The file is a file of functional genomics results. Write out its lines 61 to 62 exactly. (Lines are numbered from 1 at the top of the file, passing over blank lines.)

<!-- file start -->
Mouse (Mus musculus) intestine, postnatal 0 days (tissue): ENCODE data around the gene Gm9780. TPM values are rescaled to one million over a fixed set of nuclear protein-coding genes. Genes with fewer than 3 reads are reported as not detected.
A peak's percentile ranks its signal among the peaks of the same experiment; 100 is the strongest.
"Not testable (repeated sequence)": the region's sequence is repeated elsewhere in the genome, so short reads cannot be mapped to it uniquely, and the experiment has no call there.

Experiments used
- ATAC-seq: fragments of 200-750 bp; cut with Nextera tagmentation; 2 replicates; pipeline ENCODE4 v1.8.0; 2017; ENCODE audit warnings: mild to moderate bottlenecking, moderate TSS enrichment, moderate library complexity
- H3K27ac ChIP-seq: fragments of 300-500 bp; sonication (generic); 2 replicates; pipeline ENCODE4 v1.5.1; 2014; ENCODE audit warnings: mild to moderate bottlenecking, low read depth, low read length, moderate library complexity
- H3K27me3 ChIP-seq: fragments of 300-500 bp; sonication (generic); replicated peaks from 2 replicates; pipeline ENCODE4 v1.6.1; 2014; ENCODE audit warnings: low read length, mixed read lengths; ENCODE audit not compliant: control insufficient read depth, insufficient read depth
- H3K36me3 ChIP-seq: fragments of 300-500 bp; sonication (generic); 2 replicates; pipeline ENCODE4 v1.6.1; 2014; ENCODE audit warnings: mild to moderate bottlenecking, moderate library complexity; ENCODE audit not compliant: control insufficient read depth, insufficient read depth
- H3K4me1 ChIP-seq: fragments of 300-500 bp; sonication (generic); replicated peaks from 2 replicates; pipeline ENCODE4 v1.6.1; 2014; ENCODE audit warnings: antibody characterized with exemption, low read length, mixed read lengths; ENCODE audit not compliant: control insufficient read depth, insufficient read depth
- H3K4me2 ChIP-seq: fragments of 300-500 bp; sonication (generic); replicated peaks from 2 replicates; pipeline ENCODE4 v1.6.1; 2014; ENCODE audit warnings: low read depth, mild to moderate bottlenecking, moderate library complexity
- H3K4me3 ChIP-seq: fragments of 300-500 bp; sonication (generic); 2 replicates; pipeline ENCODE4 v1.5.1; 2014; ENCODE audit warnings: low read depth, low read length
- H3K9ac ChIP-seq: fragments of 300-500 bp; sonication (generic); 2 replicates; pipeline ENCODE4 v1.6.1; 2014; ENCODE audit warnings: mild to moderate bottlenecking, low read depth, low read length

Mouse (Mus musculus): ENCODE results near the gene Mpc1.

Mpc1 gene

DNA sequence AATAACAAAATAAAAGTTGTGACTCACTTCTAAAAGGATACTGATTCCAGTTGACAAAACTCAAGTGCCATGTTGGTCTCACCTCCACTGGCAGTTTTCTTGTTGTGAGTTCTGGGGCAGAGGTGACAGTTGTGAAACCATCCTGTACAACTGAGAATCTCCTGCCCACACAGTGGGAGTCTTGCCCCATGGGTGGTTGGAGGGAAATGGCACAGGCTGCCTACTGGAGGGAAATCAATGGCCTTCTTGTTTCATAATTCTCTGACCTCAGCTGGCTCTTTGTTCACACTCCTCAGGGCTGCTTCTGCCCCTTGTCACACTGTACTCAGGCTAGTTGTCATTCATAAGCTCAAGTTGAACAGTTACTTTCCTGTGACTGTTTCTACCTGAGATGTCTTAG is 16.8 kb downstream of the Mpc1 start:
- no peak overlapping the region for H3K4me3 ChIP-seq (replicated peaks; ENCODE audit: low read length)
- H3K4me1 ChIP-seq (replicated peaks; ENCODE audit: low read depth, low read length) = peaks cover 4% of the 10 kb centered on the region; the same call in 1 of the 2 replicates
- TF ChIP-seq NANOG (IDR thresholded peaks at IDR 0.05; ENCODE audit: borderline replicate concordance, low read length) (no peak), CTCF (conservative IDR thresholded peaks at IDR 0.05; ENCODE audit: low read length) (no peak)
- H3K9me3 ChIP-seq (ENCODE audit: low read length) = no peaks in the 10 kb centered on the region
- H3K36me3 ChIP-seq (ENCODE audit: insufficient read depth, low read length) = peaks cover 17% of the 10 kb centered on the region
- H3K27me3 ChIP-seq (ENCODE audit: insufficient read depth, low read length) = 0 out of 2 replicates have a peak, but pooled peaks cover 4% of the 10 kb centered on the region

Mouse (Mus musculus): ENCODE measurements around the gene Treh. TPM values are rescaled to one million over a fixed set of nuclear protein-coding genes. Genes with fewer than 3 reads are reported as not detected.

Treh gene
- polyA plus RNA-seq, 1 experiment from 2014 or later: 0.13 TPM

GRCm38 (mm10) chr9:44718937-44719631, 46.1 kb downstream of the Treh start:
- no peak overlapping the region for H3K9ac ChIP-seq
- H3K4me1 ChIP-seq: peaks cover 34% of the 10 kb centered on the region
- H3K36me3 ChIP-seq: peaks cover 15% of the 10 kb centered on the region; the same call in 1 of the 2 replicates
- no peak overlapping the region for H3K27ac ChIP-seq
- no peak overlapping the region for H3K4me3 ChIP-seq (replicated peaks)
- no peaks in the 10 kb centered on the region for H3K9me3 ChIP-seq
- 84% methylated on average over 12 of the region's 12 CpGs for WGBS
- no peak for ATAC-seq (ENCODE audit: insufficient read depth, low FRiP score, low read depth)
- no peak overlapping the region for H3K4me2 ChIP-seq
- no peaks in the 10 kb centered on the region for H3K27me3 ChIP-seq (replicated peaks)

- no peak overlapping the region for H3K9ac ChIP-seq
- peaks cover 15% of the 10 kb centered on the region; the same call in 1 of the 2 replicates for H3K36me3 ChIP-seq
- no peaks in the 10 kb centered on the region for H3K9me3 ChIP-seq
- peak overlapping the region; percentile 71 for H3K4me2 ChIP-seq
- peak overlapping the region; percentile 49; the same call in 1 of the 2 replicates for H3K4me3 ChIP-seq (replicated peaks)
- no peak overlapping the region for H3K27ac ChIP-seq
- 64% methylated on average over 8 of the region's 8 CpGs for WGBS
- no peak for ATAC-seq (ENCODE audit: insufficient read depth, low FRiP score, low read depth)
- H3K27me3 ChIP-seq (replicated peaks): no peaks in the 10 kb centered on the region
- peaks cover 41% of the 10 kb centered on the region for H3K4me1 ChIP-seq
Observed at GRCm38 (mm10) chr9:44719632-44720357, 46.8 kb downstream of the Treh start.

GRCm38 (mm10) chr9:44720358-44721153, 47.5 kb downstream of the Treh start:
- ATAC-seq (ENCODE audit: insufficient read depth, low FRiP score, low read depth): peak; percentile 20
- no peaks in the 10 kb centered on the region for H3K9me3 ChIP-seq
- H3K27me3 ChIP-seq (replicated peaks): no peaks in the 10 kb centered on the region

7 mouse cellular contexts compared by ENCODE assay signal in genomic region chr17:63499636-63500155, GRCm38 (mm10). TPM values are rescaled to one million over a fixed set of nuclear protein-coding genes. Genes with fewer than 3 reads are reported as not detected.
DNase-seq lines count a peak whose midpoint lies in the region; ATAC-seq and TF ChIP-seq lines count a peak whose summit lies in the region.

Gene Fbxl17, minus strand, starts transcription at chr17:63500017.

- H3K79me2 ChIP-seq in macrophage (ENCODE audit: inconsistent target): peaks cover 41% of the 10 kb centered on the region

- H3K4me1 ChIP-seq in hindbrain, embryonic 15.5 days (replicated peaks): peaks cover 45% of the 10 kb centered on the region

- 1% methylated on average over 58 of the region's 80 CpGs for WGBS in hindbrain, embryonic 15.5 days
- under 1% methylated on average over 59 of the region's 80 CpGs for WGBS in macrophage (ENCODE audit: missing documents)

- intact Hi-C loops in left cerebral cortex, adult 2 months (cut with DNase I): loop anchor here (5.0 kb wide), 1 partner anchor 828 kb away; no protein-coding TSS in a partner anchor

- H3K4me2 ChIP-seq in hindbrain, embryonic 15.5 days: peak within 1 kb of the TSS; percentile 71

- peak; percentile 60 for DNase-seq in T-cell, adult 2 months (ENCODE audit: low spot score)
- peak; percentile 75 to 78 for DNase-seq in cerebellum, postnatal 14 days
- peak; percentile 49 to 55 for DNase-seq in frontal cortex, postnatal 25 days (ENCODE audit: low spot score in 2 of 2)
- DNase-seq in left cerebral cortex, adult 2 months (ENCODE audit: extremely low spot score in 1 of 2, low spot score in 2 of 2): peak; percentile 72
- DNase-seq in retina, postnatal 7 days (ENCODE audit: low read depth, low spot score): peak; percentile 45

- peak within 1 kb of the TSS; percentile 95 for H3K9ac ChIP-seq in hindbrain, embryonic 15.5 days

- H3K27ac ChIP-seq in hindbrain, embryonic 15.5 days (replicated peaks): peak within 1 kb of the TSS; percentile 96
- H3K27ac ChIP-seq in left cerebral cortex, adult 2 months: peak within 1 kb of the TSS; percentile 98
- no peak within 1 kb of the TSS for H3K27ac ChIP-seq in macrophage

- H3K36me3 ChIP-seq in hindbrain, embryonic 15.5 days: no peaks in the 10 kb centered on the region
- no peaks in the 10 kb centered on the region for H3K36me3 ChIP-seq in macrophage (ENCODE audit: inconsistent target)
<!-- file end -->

- peak; percentile 75 to 78 for DNase-seq in cerebellum, postnatal 14 days
- peak; percentile 49 to 55 for DNase-seq in frontal cortex, postnatal 25 days (ENCODE audit: low spot score in 2 of 2)